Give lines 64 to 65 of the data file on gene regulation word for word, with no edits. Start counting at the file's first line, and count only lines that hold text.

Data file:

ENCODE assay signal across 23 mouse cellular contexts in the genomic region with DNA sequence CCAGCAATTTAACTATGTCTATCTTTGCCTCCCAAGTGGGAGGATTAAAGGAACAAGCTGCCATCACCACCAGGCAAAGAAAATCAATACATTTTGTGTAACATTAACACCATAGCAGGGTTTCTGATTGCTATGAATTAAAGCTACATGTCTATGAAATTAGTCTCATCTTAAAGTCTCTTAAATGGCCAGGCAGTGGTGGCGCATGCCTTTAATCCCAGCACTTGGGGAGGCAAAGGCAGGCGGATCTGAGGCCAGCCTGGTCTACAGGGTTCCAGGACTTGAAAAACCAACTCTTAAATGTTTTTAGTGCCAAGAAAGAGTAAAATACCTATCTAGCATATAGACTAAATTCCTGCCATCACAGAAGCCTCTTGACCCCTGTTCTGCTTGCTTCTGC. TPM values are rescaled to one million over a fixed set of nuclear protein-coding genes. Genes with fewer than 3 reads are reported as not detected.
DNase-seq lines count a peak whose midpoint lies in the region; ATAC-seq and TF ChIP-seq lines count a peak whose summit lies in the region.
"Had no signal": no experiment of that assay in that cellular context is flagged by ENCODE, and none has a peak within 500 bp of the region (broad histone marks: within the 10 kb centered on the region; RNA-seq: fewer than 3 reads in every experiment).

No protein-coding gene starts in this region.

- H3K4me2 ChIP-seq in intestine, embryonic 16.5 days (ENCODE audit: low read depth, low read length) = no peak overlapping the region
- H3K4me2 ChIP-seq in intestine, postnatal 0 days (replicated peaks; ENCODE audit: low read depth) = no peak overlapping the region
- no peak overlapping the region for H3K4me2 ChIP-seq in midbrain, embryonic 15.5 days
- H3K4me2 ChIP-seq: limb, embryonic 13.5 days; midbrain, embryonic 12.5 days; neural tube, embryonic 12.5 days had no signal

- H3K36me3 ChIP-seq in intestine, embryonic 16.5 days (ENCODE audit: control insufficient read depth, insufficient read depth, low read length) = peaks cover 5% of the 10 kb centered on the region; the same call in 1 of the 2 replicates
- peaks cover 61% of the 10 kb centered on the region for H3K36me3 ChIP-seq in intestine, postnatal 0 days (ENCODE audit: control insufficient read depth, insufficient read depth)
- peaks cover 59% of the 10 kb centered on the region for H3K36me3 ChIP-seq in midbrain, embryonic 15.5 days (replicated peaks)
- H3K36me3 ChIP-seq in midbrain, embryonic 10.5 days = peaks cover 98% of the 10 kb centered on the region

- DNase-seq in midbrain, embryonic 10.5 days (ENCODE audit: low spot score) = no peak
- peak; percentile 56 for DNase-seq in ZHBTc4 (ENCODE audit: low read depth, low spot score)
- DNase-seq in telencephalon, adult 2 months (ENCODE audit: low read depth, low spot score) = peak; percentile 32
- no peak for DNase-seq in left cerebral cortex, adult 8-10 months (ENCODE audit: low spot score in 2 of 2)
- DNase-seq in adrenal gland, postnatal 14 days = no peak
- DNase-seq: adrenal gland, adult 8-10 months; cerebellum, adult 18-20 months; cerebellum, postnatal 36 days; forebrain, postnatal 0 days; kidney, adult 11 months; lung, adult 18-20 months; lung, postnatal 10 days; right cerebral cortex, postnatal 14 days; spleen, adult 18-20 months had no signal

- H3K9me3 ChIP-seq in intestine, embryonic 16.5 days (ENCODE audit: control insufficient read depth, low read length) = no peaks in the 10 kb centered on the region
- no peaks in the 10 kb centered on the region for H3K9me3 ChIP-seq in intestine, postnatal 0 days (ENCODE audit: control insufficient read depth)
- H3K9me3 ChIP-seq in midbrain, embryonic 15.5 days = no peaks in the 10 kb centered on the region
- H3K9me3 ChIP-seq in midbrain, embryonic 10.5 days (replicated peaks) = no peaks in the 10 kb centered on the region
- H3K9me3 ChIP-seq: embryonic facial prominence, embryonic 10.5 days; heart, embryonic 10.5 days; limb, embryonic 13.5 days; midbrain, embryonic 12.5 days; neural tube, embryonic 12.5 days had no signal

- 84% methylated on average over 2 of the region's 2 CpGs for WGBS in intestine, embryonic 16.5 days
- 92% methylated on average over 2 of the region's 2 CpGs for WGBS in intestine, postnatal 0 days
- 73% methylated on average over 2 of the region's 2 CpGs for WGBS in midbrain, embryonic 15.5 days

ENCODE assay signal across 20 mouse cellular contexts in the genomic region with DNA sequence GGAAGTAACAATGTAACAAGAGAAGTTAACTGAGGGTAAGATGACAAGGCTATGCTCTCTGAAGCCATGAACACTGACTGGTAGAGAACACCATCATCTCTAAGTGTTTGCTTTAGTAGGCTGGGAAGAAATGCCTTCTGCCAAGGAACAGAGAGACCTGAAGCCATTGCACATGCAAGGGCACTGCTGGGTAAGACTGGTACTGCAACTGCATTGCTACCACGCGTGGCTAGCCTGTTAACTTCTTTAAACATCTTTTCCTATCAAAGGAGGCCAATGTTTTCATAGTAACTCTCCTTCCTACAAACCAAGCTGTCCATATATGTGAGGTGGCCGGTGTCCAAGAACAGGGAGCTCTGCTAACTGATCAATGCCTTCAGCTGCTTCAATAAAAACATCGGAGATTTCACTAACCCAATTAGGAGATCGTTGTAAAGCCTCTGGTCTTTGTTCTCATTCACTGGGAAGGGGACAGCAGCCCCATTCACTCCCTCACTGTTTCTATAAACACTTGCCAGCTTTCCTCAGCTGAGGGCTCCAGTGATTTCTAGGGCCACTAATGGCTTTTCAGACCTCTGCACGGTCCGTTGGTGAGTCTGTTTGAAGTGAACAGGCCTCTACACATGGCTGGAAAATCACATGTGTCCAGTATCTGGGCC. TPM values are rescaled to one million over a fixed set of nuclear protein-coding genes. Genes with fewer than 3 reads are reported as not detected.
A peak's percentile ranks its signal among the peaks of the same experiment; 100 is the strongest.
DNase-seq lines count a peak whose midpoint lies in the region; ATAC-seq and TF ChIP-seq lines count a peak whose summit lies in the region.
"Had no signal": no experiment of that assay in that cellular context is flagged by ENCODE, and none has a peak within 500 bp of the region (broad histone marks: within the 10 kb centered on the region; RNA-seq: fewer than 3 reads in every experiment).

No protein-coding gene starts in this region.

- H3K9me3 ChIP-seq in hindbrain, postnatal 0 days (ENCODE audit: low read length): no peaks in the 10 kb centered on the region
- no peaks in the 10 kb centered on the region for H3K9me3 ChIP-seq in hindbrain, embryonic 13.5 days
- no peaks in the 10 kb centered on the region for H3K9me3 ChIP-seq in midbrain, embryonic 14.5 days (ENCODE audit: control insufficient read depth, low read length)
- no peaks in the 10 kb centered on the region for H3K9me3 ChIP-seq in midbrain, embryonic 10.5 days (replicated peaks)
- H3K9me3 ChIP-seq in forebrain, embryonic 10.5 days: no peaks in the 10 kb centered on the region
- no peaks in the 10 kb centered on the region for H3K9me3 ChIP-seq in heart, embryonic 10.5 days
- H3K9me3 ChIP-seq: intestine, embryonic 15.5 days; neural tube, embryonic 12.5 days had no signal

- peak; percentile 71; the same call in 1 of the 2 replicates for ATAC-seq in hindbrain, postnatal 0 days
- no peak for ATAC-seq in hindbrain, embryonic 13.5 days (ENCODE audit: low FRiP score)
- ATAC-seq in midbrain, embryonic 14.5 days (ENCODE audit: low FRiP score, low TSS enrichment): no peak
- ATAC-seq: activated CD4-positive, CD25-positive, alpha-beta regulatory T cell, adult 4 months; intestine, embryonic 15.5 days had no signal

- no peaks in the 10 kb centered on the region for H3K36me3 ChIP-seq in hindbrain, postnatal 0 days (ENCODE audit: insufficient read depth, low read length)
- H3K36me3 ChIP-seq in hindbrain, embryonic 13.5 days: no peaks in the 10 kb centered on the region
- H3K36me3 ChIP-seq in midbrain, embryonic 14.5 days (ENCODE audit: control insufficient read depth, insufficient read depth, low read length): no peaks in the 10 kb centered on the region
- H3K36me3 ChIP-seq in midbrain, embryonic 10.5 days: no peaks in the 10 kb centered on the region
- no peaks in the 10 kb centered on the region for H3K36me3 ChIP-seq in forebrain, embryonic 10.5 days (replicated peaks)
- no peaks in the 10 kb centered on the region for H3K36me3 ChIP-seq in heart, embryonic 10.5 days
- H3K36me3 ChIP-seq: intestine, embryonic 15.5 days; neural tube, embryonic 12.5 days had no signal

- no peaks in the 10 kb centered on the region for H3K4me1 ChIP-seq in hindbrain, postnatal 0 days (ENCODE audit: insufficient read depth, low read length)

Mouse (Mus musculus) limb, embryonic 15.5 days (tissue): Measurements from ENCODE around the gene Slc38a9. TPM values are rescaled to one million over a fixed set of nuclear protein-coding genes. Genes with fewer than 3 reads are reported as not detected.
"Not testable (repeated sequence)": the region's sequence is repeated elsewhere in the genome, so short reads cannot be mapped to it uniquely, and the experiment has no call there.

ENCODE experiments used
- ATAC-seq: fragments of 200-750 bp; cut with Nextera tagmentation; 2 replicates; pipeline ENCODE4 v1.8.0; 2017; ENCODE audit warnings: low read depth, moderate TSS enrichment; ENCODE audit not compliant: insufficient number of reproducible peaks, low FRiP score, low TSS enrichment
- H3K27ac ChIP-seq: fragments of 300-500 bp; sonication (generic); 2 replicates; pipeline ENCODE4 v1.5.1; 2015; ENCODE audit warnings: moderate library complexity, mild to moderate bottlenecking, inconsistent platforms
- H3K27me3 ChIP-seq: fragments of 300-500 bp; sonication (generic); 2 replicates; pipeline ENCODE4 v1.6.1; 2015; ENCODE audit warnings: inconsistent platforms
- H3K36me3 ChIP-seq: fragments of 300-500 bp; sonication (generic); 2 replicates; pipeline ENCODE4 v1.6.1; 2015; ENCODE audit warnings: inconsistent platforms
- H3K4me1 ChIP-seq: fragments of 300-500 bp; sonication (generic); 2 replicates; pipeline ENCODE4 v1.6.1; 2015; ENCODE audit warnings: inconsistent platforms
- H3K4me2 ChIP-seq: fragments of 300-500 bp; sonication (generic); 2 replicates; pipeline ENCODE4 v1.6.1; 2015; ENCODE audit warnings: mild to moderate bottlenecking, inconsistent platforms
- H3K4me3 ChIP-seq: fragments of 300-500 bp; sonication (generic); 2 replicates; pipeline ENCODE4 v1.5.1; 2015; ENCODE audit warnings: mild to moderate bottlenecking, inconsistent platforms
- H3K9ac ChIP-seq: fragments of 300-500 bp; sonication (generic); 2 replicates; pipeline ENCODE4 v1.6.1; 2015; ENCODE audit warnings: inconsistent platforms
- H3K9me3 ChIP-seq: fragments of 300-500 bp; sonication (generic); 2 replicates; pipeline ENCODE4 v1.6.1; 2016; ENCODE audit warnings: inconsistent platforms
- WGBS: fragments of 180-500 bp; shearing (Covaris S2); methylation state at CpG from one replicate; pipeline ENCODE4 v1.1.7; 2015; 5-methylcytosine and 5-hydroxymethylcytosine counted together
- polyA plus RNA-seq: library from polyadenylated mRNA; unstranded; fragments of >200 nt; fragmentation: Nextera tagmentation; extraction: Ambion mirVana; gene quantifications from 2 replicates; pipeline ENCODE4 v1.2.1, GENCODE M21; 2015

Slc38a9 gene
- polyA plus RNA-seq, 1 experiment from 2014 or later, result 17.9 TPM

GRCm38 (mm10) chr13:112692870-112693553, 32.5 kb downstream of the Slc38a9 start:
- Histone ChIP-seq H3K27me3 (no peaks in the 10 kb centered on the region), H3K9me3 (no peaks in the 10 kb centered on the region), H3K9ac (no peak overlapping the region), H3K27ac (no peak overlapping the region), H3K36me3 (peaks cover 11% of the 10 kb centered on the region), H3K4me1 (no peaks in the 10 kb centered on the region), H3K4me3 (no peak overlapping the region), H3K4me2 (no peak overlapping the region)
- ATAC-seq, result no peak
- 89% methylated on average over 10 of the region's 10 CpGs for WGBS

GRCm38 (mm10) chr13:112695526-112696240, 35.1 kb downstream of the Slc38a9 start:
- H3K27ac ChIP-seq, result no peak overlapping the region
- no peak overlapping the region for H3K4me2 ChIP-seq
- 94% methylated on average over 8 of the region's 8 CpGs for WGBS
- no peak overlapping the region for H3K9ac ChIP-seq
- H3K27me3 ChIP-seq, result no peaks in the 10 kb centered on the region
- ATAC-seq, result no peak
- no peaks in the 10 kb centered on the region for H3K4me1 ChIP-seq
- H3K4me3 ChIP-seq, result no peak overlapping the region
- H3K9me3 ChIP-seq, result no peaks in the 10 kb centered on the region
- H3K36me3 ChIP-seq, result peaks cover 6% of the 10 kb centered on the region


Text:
- polyA plus RNA-seq: library from polyadenylated mRNA; unstranded; fragments of >200 nt; fragmentation: Nextera tagmentation; extraction: Ambion mirVana; gene quantifications from 2 replicates; pipeline ENCODE4 v1.2.1, GENCODE M21; 2015

Slc38a9 gene